It seemed like a great idea at the time. I was to take a much-needed sabbatical from work, escaping from the rat race for 6 weeks or so whilst simultaneously moving out of my house and storing away my belongings to save myself several hundred pounds in rent and bills. That should mean that the effective cost of the holiday was much less than if I had kept the room. Genius.
I left for India seemingly safe in the knowledge that, although I’d heard on the news that rental costs had increased, it had never taken me too long to find somewhere to live in London in the past. How hard could it be? I had allowed myself a few days to find somewhere upon my return.
The first problem that I encountered was a missed return flight, meaning that my first day of house hunting was wiped off due to the delay. Whoops! When I finally made it back to the Big Smoke, I checked myself in to the cheapest ‘hotel’ that I could find, my room coming complete with a water leak and associated small stream running through the bathroom. It was also the first bathroom in which I had hit my head on the ceiling whilst taking a shower. God that hurt!
And so to the accommodation search, which I feel slightly bitter that I am forced to endure, since I earn good money and can afford a mortgage, if only the banks climbed down from their piles of public bail-out money to lend to people, without the need for a massive deposit that few can afford. What was this I heard on the news about the government forcing banks to lend more money? Yeah, sure they will.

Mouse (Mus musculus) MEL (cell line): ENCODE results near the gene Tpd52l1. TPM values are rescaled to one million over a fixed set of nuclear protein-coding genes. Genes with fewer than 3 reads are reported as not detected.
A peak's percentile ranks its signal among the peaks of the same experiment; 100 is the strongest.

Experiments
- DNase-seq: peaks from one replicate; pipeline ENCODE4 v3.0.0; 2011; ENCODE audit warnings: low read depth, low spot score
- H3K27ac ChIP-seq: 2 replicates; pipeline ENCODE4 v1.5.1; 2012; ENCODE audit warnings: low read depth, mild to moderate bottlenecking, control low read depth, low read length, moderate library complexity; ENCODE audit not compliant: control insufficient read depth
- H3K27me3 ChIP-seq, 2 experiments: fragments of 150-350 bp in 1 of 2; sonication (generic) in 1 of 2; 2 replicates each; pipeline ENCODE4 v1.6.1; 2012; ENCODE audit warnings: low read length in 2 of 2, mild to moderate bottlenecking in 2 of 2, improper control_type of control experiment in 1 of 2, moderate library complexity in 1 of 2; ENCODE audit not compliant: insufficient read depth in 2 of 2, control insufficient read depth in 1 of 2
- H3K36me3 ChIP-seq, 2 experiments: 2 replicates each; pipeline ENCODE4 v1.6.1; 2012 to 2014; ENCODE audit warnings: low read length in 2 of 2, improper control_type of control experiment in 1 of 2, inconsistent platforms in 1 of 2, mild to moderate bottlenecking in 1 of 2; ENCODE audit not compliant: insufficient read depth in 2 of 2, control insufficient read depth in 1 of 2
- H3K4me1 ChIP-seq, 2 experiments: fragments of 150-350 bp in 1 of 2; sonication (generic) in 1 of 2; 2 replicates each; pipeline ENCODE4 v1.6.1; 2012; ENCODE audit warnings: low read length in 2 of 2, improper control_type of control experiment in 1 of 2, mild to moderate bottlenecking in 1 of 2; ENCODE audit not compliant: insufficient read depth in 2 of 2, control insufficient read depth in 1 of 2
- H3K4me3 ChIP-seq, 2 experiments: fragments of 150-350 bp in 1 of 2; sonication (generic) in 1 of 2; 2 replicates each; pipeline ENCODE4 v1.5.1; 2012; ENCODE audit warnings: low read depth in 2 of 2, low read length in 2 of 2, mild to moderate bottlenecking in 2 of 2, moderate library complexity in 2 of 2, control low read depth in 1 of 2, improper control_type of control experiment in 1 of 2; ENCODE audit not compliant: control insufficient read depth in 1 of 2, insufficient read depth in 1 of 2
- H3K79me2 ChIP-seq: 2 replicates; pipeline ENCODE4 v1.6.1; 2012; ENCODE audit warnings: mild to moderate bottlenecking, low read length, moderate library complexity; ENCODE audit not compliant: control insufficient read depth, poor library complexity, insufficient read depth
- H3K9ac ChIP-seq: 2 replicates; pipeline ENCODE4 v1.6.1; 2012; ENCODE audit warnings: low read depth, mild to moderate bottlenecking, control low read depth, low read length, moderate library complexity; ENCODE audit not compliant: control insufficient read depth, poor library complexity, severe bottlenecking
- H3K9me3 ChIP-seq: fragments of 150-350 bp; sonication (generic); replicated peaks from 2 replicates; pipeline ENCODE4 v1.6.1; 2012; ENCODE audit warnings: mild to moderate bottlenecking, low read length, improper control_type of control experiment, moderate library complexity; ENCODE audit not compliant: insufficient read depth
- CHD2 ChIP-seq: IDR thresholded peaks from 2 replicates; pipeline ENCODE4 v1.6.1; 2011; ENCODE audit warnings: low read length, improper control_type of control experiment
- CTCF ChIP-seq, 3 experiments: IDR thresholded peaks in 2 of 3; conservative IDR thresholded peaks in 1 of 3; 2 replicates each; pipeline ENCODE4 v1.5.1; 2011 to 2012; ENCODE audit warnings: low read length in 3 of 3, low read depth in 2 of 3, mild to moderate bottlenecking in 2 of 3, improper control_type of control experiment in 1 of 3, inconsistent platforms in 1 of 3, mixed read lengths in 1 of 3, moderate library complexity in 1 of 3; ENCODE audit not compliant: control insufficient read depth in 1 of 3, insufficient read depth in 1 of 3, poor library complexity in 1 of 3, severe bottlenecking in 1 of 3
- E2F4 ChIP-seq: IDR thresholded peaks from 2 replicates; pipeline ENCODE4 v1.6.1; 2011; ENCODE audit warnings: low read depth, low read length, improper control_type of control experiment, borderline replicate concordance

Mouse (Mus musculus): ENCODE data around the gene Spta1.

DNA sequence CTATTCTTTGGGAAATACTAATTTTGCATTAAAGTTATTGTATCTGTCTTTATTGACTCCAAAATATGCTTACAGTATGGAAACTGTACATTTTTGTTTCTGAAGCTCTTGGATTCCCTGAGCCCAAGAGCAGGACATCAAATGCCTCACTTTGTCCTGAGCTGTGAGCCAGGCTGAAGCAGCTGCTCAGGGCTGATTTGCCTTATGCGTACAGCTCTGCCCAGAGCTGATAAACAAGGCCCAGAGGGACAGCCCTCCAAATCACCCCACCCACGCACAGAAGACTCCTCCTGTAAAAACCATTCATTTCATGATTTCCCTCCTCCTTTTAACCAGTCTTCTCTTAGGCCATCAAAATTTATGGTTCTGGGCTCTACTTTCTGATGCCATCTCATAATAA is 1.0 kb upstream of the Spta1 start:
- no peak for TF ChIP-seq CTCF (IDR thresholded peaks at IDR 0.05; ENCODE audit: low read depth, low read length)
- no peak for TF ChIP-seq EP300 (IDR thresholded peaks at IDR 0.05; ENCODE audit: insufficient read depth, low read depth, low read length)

It seems that in ‘Times of Austerity‘ (term copyright of UK media hacks) it is the landlords and letting agencies who reap the rewards, greedily recognising that demand outstrips supply and watching with glee as rental charges sky-rocket. I viewed two ‘studio’ flats which were advertised for £600 per month. One had no oven and a shower cubicle in the corner of the room which was only 6ft in height. I’m 6’4. In the other, the room was only as long as the bed, but at least I could open the window for extended leg room at night. You’ve got to think of the positives, right?
Houseshares are no better. The prospective housemates let 20 people view the property, before choosing to offer the room to a girl. Every time. That’s assuming that they haven’t already advertised the room as ‘for females only’. And who can blame them for going for the safe bet? Blatant sexism is seen as being perfectly reasonable behaviour.
As I hadn’t managed to find somewhere in the first three days, I was forced to move out of my hotel and into hostel accommodation, having to walk around London with my luggage, trying to find somewhere reasonable. I ended up staying in a dormitory above a massive live music pub called Hootananny in Brixton, South London. What a post-holiday comedown. But at least I get a 20% discount in the bar. Think positive.
It transpires that acquiring a half-decent studio flat would require monthly rent of at least £700. So that means an extra £2400 per year. Because of this, I need to work 13 months to earn the same as last year. But at least I saved £500 on my holiday…
This post would not have been possible without the assistance of the bankers who caused the economic meltdown, the incompetence of the UK government in dealing with the economy, and the greedy landlords and pond-life letting agencies. I thank you from the bottom of my beer glass.